Sean Carroll thinks that the arrow of time should be the opposite what it was 5 minutes ago because he irrationally overhypes high-entropy configurations in the past in his priors which is simply irrational and wrong. High-entropy states in the past are not more likely and there is no sensible reason to think that they are. Retrodictions follow different rules than predictions. Andrei Linde might overhype or suppress the role of reincarnated people, and so forth.
Once you convince the person to adopt sensible priors - that give each qualitatively different hypothesis a comparable chance to live - you should also make sure that the Bayesian inference is correct and follows Bayes' formula. The refined probabilities will never depend on the number how many times an event or a person or a brain or a similar stringy background is repeated. The Bayesian inference simply doesn't allow you to do such things.
Equally importantly, the Bayesian inference can only be made if you actually have some new (direct or indirect observational) evidence that can be compared to your hypotheses, not just a new calculation of the predicted number of Jovian creatures - a number whose correct value in the real world can't actually be measured at this moment. It is impossible to decide which among two otherwise equally robust and consistent theories is more likely without comparing them to some empirical evidence.
Restoring sane conclusions
Once you agree about this basic logic, all the absurdities discussed in Overbye's article and elsewhere will simply go away. The entropy in the past was much smaller than it is today. This statement may be shown by many observations that are consistent with this hypothesis, making it increasingly likely - via the logical inference - that the hypothesis is correct.
Also, the hypothetical reincarnated people won't be discriminated against but they won't have special rights either.
You will be able to see that we are almost certainly not Boltzmann's brains. How can I show it? Well, the theory that we are Boltzmann's brains predicts that the individual events in our memory shouldn't seem to fit together: they are probably chaotic. The theory predicts that the past as reconstructed from our freaky memory doesn't make much sense. On the other hand, the hypothesis that our brains have evolved from a rather ordered evolution predicts that up to some mistakes of the brain, our memory should make sense.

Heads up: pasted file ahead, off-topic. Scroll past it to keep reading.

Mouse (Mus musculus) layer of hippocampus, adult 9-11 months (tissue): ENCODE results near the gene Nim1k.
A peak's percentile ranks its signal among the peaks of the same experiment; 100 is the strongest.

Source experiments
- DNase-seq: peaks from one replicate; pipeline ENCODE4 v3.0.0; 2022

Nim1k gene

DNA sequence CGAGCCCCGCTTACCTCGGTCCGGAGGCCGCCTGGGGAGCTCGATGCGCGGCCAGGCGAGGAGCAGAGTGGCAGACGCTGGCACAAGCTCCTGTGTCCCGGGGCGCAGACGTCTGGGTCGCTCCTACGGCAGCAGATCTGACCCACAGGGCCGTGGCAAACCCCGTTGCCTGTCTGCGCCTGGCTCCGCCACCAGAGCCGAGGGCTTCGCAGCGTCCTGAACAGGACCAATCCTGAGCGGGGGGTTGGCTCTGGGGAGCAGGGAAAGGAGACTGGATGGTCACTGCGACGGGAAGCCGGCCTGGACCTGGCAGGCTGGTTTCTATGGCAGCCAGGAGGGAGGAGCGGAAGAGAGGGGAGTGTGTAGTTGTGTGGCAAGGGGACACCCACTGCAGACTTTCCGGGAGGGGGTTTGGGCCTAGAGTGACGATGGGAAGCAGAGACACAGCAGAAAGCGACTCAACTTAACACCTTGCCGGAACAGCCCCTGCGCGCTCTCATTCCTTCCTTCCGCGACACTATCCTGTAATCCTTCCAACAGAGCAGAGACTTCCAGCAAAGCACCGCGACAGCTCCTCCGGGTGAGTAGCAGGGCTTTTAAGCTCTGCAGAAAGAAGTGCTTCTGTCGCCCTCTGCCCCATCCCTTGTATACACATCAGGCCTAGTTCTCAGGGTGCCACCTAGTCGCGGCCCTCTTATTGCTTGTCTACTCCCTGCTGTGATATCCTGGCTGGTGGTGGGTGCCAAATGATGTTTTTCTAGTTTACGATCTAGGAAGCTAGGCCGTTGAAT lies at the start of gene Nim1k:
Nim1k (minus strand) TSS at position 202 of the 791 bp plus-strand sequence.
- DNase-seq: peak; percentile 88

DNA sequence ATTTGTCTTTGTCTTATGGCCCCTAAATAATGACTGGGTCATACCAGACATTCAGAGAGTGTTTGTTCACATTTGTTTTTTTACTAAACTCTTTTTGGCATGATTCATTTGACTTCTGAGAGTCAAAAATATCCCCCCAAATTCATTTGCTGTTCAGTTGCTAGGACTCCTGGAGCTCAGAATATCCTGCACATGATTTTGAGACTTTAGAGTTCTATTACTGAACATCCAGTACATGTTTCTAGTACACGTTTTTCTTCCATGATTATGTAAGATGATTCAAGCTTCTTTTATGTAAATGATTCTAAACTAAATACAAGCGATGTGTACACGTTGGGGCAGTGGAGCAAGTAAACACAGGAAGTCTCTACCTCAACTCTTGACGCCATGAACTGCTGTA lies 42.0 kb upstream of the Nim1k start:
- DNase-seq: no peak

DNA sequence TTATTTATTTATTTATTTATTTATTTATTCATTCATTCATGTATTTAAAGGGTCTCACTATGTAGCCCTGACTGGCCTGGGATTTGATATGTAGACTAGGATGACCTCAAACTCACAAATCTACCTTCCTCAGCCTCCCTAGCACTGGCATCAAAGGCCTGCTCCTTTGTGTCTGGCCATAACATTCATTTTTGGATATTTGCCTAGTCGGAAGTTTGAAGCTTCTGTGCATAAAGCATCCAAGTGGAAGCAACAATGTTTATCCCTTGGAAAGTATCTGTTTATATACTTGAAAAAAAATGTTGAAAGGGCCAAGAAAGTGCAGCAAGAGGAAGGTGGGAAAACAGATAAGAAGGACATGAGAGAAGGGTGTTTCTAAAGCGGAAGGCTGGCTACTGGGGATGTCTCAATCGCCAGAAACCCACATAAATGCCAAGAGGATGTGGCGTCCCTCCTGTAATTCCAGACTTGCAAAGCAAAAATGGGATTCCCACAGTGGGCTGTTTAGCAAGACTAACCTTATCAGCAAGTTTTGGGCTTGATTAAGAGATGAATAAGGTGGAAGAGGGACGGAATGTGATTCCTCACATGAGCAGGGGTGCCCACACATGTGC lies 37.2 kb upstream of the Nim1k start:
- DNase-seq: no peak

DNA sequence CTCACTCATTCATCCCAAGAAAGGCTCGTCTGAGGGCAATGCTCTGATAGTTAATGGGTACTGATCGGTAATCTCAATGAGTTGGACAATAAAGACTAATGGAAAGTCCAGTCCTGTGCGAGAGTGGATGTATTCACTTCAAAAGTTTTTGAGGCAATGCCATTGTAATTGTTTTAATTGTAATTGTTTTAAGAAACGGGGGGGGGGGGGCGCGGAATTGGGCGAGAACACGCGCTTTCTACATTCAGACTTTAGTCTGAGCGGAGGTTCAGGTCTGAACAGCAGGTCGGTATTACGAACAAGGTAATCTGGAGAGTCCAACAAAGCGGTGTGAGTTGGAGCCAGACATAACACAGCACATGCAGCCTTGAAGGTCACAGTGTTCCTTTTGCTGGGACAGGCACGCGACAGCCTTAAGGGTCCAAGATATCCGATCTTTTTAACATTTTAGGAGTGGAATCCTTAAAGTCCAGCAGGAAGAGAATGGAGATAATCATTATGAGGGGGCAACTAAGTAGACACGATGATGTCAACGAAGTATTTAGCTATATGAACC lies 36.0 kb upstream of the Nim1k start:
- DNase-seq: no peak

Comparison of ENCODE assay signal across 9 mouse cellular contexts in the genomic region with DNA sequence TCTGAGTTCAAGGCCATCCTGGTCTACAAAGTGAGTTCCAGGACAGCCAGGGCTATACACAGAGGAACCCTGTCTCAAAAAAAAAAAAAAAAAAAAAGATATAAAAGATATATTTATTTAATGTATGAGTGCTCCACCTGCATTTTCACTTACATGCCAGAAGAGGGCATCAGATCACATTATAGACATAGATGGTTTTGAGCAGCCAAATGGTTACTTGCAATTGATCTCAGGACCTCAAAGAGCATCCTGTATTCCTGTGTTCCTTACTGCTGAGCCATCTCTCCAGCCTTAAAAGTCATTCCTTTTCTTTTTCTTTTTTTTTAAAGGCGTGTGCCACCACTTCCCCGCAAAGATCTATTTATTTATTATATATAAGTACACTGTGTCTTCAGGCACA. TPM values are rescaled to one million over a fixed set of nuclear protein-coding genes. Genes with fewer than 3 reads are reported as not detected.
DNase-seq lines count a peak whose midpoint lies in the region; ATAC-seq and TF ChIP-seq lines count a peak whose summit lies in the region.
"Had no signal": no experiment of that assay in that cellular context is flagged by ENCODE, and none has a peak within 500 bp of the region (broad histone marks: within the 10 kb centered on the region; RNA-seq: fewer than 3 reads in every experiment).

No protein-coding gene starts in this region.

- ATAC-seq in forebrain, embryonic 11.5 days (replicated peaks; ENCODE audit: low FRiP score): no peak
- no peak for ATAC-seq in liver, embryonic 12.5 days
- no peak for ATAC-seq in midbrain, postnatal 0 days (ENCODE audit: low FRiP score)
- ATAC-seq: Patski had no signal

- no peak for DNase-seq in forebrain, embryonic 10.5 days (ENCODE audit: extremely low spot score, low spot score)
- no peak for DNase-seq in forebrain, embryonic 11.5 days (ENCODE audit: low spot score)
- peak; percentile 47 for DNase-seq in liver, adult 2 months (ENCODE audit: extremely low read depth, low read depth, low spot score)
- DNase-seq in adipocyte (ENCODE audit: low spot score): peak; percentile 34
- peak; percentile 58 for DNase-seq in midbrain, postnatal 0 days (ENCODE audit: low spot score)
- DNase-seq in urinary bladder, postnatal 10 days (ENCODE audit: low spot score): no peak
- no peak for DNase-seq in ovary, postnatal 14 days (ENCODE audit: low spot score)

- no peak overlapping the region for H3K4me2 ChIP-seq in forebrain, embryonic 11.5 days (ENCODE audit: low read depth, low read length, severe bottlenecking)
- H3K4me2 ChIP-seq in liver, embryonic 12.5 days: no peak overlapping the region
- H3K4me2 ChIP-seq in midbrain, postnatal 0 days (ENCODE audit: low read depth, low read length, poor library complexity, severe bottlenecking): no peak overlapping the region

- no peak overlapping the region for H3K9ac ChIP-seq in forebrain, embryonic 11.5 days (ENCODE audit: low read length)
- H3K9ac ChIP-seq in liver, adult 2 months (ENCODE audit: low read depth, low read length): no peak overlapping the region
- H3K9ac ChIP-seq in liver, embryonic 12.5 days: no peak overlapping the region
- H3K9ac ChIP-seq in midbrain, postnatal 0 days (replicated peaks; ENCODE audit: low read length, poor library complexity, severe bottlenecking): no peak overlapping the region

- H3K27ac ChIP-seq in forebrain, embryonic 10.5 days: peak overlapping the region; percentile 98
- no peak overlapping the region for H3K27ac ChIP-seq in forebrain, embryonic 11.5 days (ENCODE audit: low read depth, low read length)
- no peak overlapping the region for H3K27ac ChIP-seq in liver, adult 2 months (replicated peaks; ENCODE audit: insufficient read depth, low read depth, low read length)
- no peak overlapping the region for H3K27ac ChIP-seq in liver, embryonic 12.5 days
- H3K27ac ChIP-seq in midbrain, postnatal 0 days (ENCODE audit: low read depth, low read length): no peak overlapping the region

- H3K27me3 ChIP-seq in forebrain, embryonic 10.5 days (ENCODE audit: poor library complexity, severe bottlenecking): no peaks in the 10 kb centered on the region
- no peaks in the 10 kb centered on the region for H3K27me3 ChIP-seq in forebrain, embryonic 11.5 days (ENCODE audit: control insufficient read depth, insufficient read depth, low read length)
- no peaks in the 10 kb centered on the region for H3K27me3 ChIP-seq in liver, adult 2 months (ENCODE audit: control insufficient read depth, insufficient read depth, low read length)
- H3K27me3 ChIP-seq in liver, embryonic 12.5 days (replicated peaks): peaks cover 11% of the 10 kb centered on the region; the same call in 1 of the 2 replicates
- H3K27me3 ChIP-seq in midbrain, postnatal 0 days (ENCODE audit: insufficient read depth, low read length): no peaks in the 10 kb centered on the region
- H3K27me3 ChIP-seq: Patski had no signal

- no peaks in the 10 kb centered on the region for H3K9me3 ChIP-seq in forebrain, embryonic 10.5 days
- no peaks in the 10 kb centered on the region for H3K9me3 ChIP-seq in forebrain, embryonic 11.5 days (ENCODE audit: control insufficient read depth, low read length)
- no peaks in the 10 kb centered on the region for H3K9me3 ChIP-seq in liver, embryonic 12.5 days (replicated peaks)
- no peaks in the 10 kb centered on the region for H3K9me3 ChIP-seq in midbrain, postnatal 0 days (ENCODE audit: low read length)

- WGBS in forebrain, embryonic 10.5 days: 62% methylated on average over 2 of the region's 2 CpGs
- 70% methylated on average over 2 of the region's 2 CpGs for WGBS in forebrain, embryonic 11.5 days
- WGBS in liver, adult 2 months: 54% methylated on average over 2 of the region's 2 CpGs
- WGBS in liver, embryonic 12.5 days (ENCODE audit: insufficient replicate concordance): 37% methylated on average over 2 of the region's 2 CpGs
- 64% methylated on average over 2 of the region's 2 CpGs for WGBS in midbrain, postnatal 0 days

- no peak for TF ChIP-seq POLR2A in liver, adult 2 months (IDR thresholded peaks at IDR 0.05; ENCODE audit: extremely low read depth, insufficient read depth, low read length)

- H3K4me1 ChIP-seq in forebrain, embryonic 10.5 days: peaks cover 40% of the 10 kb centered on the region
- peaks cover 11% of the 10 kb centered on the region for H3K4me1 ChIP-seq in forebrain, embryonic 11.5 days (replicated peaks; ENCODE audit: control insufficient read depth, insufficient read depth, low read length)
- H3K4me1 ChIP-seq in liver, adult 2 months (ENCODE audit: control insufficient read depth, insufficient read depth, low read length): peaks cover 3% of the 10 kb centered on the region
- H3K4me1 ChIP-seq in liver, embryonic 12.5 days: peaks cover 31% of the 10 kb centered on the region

And it mostly does.
If you compare the predictions with reality and make one step of Bayesian inference, you will see that the hypothesis assuming an ordered evolution becomes more likely than it was a priori while the freaky theory becomes less likely (since the conditional probability of order given the assumed freakiness is small). Because you can make many observations of this kind that are more or less independent, you can show that the probability that we are freaky observers is smaller than any reasonably positive number you can think of. There is actually a lot of evidence that we are not freaky observers.
There is no evidence that we are freaky observers: the only way how to argue that we are freaky observers is to choose priors that assume that we are freaky observers and all justifications of such priors are irrational, based on non-existent and wrong proportionality laws. Laws that someone wants to believe because of some bizarre metaphysical reasons but laws that haven't been successful in science.
You will also see that neither of these conclusions depends on any details of your cosmological models as long as the cosmological model is consistent with the present as we observe it and the cosmologists who want to study cosmology by breaking eggs or talking to their deceased relatives are simply being dumb, at least at this particular moment. Once again, you will see that physical phenomena at different scales are largely separated from each other. Breaking eggs is about condensed matter physics whose effective laws may be determined by a careful research of molecular physics but whose features are unaffected by climatology or cosmology.
The information about breaking eggs won't actually help you to decide about the type of the cosmic inflation used in our Universe or anything of the sort. When treated properly, every good enough cosmological model predicts that eggs break and they don't unbreak. They pass (P=1) and none of them passes "trillions of times more". The breaking eggs won't tell you whether you have been reincarnated and messages from your other cloned souls won't inform you about the radius of extra dimensions. And most - but not quite all - other things that follow from common sense will be confirmed by rigorous calculations, too.
And that's the memo.